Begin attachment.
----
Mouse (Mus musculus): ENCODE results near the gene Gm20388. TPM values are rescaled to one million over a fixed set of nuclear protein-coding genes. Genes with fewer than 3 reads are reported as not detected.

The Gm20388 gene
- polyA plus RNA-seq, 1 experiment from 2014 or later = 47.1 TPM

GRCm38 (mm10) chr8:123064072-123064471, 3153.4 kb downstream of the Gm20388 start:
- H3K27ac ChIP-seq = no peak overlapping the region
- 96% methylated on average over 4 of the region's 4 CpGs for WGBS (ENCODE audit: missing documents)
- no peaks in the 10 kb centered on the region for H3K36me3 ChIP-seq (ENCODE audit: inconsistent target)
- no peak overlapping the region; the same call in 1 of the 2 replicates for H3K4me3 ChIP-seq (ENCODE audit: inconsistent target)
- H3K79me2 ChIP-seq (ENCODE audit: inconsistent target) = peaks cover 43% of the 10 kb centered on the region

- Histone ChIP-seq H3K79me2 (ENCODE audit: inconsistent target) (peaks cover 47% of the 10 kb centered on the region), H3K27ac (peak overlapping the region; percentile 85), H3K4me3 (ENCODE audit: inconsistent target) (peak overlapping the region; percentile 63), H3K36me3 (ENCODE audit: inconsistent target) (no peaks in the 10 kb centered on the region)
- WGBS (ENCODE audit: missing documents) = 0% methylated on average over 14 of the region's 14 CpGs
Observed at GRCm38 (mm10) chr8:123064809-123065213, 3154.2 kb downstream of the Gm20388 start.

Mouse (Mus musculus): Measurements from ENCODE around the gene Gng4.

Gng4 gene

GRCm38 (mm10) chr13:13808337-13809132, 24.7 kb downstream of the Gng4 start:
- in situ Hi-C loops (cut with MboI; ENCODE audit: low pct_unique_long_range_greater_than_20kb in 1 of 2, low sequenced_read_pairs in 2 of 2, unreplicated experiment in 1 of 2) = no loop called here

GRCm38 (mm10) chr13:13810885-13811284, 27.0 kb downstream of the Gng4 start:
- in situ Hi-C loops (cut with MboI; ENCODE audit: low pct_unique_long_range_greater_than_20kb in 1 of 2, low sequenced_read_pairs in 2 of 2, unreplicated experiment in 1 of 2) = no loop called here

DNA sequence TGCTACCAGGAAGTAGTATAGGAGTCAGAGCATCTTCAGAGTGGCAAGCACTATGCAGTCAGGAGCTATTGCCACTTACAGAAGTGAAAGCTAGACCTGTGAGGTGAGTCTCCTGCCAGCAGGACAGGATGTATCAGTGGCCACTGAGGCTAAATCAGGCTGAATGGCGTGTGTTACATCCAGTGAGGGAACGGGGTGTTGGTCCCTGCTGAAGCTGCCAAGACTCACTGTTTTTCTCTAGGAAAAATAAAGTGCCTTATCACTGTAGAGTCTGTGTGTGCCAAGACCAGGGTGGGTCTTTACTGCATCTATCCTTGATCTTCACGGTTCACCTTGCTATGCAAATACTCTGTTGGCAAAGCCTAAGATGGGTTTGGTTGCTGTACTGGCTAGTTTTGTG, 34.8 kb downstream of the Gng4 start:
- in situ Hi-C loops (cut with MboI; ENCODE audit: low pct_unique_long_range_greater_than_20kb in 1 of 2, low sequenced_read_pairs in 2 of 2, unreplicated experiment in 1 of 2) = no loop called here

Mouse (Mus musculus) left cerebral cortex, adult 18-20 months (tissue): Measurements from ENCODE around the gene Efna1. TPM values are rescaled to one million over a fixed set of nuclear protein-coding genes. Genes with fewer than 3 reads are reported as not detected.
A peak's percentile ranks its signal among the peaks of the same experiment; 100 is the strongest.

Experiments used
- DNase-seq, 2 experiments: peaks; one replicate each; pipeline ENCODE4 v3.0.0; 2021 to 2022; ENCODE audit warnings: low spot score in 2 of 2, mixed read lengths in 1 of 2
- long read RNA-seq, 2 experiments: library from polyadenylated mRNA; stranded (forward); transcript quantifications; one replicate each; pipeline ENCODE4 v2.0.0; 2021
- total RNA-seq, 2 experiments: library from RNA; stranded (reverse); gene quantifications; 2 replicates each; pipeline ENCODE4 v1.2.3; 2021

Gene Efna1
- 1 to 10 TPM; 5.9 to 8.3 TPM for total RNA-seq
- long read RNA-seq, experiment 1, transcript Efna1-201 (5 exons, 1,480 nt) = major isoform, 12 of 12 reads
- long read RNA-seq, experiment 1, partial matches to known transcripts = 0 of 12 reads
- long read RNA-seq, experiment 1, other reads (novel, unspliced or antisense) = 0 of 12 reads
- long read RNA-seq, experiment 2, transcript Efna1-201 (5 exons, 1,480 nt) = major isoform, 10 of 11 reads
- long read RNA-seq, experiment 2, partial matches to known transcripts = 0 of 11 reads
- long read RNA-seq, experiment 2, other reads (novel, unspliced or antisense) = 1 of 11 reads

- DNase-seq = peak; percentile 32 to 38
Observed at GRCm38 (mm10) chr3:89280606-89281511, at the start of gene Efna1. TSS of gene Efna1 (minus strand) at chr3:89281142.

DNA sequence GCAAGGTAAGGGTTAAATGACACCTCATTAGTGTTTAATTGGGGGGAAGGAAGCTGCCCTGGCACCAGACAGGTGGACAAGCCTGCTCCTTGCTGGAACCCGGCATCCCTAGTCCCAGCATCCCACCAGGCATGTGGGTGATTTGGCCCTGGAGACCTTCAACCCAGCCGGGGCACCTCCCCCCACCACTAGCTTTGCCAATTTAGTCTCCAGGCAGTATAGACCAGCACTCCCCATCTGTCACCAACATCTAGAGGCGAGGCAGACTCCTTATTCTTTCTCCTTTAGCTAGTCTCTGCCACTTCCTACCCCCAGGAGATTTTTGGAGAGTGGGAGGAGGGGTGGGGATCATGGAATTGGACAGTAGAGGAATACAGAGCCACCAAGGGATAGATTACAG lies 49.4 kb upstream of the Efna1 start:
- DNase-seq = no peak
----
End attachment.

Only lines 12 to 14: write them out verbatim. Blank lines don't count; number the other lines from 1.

Observed at GRCm38 (mm10) chr8:123064809-123065213, 3154.2 kb downstream of the Gm20388 start.

Mouse (Mus musculus): Measurements from ENCODE around the gene Gng4.

Gng4 gene